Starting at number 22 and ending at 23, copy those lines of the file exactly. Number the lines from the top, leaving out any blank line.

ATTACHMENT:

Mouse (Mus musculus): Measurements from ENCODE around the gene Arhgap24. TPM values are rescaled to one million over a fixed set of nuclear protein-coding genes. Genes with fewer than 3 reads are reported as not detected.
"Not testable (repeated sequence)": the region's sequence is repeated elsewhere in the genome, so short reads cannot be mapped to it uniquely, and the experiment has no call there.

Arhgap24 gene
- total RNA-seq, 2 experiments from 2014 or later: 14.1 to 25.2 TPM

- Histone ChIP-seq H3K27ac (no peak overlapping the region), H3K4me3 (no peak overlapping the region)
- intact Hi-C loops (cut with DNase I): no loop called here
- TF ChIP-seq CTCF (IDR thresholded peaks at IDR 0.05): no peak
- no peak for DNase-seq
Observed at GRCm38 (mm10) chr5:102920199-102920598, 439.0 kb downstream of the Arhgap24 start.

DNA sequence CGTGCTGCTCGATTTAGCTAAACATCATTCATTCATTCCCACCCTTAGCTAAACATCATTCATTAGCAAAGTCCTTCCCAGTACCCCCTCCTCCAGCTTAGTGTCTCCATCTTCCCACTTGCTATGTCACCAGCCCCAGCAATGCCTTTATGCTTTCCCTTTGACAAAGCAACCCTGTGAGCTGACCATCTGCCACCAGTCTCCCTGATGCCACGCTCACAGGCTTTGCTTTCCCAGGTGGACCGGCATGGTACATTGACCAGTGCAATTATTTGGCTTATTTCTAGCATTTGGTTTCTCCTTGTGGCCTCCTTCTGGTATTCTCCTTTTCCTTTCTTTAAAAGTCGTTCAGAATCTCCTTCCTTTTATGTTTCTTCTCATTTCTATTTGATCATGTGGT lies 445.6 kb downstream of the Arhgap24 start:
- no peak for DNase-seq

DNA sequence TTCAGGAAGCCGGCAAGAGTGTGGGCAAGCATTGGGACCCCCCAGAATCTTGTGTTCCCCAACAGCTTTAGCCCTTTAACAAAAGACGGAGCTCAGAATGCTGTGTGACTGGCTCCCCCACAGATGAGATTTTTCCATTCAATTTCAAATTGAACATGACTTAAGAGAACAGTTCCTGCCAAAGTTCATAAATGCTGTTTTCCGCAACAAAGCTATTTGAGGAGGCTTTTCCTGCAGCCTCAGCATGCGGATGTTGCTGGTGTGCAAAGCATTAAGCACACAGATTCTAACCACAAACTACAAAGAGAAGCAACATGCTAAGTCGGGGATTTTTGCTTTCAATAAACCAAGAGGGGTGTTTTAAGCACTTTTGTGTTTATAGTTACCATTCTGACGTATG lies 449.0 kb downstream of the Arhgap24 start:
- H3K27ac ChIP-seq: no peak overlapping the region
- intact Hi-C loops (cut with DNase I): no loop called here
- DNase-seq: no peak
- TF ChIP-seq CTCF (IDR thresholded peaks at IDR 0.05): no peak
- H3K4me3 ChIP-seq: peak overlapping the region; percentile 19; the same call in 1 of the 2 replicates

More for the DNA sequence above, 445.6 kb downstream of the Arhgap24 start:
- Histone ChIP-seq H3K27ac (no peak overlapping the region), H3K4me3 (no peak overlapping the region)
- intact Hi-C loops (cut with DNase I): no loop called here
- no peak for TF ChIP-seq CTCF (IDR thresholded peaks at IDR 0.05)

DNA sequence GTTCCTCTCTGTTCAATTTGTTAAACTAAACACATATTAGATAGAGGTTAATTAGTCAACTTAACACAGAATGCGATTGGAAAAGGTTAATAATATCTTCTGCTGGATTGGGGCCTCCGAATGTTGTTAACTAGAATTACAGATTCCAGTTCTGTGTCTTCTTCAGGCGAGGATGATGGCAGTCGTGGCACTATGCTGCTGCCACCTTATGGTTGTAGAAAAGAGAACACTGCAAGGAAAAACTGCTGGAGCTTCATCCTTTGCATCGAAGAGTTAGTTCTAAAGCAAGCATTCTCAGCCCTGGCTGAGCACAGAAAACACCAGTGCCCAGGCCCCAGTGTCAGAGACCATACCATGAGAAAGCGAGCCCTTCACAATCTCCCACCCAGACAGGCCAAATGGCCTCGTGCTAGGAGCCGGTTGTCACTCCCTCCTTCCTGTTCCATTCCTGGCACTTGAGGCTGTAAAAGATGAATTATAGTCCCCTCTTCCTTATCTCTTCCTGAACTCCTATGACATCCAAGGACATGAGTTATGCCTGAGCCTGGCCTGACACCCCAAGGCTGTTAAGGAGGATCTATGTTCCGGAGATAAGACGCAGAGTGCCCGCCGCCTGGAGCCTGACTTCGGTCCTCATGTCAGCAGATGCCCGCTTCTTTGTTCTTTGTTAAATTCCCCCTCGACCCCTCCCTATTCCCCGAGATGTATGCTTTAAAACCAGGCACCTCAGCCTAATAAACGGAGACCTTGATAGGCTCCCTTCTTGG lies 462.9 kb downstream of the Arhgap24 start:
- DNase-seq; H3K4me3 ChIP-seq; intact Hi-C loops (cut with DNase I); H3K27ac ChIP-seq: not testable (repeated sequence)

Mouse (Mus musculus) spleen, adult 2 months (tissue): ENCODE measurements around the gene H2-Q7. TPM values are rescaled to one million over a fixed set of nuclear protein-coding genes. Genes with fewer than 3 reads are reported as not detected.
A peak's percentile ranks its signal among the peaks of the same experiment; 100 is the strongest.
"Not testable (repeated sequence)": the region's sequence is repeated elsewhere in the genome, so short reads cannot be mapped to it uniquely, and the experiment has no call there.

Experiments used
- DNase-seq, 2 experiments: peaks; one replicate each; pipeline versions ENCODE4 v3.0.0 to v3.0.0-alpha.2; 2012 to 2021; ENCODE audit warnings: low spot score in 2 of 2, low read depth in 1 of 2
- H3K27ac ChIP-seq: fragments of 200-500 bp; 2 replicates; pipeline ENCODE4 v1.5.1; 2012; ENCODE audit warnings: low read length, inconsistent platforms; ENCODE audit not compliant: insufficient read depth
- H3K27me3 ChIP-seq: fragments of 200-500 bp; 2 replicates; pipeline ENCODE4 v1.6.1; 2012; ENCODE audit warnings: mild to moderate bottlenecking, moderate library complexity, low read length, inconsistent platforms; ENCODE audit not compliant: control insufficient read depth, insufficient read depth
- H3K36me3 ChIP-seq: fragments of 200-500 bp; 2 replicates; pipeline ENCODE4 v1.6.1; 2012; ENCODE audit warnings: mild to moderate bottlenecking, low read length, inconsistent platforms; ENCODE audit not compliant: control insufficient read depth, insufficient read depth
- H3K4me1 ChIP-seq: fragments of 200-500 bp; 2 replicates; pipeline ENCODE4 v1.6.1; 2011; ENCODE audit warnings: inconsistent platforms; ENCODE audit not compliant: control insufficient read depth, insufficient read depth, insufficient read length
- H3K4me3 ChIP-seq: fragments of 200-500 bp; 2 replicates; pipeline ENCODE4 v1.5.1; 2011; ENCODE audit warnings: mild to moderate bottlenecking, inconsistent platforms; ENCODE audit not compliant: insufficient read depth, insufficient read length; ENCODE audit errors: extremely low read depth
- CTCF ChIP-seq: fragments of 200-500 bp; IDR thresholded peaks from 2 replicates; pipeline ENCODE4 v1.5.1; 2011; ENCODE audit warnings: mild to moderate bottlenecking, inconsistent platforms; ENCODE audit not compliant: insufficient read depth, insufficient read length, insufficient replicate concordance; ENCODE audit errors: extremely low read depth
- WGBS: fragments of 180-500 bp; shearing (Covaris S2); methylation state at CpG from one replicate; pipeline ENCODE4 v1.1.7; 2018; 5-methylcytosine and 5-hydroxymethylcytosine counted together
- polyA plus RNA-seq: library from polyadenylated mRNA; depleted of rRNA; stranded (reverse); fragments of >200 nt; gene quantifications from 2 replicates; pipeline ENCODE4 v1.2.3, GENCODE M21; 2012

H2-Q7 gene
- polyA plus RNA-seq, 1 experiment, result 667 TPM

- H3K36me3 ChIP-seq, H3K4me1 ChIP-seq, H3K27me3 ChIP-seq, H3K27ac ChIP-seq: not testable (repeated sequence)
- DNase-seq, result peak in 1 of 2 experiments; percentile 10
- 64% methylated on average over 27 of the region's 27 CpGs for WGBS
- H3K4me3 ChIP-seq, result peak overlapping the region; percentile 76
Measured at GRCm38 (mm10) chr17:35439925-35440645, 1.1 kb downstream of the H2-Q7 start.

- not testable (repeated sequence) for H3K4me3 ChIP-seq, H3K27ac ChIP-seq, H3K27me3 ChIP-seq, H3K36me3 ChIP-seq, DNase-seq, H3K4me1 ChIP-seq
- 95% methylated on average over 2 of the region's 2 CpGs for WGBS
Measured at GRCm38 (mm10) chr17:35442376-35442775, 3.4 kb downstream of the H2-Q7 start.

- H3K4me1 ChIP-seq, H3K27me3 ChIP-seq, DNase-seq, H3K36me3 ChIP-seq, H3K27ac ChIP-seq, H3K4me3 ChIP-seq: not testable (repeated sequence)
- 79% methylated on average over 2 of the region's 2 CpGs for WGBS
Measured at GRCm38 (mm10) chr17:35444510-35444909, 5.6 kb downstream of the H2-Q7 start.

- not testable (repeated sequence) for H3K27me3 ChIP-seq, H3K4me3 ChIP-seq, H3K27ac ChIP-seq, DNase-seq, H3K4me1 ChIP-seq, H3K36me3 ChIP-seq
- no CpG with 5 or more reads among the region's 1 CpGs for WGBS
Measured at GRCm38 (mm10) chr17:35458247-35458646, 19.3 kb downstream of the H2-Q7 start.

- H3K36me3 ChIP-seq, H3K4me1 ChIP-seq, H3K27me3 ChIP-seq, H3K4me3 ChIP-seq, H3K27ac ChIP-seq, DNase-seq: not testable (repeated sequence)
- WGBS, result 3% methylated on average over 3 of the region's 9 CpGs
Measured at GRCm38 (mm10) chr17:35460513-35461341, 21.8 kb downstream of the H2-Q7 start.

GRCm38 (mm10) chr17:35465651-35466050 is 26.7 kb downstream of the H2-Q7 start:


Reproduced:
DNA sequence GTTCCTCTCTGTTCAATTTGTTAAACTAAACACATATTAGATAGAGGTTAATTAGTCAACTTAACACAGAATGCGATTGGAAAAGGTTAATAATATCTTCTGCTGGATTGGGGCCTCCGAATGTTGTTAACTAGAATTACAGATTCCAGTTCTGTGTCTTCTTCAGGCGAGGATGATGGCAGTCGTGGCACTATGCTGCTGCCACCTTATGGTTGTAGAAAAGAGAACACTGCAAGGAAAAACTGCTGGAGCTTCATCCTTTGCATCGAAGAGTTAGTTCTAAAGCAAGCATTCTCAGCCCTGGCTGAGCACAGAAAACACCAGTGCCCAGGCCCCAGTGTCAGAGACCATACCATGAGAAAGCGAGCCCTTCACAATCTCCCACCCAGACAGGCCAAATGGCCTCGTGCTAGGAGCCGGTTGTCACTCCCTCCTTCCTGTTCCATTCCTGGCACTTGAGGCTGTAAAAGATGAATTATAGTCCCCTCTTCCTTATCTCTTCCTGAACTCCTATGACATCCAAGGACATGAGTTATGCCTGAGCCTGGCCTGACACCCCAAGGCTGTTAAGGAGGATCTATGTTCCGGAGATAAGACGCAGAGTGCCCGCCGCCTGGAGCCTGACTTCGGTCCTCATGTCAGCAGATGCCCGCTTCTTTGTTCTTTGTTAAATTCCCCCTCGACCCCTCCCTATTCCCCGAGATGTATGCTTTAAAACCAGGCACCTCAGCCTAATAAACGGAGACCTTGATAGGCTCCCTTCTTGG lies 462.9 kb downstream of the Arhgap24 start:
- DNase-seq; H3K4me3 ChIP-seq; intact Hi-C loops (cut with DNase I); H3K27ac ChIP-seq: not testable (repeated sequence)